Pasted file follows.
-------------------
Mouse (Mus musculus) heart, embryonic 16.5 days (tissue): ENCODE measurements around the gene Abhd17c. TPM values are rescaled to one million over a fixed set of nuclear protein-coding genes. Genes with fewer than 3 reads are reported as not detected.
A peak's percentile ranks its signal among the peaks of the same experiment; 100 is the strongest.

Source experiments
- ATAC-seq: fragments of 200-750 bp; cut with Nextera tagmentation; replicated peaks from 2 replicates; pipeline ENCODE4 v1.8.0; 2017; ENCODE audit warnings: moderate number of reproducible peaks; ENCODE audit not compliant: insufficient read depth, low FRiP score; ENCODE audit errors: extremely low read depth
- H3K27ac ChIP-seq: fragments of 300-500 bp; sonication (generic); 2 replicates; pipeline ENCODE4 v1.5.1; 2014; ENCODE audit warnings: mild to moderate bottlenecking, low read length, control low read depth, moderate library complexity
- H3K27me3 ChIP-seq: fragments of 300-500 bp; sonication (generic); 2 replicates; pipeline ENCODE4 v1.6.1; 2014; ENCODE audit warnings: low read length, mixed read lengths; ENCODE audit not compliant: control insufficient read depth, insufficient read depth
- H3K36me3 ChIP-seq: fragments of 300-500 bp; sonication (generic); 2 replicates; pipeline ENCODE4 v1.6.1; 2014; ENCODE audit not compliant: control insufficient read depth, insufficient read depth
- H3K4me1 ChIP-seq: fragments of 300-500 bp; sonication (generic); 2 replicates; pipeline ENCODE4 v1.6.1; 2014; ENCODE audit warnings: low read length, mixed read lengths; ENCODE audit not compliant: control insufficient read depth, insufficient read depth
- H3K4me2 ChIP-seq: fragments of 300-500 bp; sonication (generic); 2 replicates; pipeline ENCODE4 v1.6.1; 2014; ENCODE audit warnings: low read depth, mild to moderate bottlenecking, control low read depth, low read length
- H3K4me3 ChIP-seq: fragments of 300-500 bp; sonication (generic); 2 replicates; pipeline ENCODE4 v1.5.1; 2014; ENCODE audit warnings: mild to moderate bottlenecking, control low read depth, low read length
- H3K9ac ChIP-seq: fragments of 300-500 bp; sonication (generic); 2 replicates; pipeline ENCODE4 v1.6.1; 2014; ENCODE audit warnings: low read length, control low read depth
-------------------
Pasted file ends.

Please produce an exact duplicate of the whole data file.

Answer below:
Mouse (Mus musculus) heart, embryonic 16.5 days (tissue): ENCODE measurements around the gene Abhd17c. TPM values are rescaled to one million over a fixed set of nuclear protein-coding genes. Genes with fewer than 3 reads are reported as not detected.
A peak's percentile ranks its signal among the peaks of the same experiment; 100 is the strongest.

Source experiments
- ATAC-seq: fragments of 200-750 bp; cut with Nextera tagmentation; replicated peaks from 2 replicates; pipeline ENCODE4 v1.8.0; 2017; ENCODE audit warnings: moderate number of reproducible peaks; ENCODE audit not compliant: insufficient read depth, low FRiP score; ENCODE audit errors: extremely low read depth
- H3K27ac ChIP-seq: fragments of 300-500 bp; sonication (generic); 2 replicates; pipeline ENCODE4 v1.5.1; 2014; ENCODE audit warnings: mild to moderate bottlenecking, low read length, control low read depth, moderate library complexity
- H3K27me3 ChIP-seq: fragments of 300-500 bp; sonication (generic); 2 replicates; pipeline ENCODE4 v1.6.1; 2014; ENCODE audit warnings: low read length, mixed read lengths; ENCODE audit not compliant: control insufficient read depth, insufficient read depth
- H3K36me3 ChIP-seq: fragments of 300-500 bp; sonication (generic); 2 replicates; pipeline ENCODE4 v1.6.1; 2014; ENCODE audit not compliant: control insufficient read depth, insufficient read depth
- H3K4me1 ChIP-seq: fragments of 300-500 bp; sonication (generic); 2 replicates; pipeline ENCODE4 v1.6.1; 2014; ENCODE audit warnings: low read length, mixed read lengths; ENCODE audit not compliant: control insufficient read depth, insufficient read depth
- H3K4me2 ChIP-seq: fragments of 300-500 bp; sonication (generic); 2 replicates; pipeline ENCODE4 v1.6.1; 2014; ENCODE audit warnings: low read depth, mild to moderate bottlenecking, control low read depth, low read length
- H3K4me3 ChIP-seq: fragments of 300-500 bp; sonication (generic); 2 replicates; pipeline ENCODE4 v1.5.1; 2014; ENCODE audit warnings: mild to moderate bottlenecking, control low read depth, low read length
- H3K9ac ChIP-seq: fragments of 300-500 bp; sonication (generic); 2 replicates; pipeline ENCODE4 v1.6.1; 2014; ENCODE audit warnings: low read length, control low read depth